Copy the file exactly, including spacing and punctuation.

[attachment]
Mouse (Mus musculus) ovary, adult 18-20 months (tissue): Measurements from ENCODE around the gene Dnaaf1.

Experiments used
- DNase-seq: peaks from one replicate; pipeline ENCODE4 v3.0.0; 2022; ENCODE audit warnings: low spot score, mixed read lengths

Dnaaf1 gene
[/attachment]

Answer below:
Mouse (Mus musculus) ovary, adult 18-20 months (tissue): Measurements from ENCODE around the gene Dnaaf1.

Experiments used
- DNase-seq: peaks from one replicate; pipeline ENCODE4 v3.0.0; 2022; ENCODE audit warnings: low spot score, mixed read lengths

Dnaaf1 gene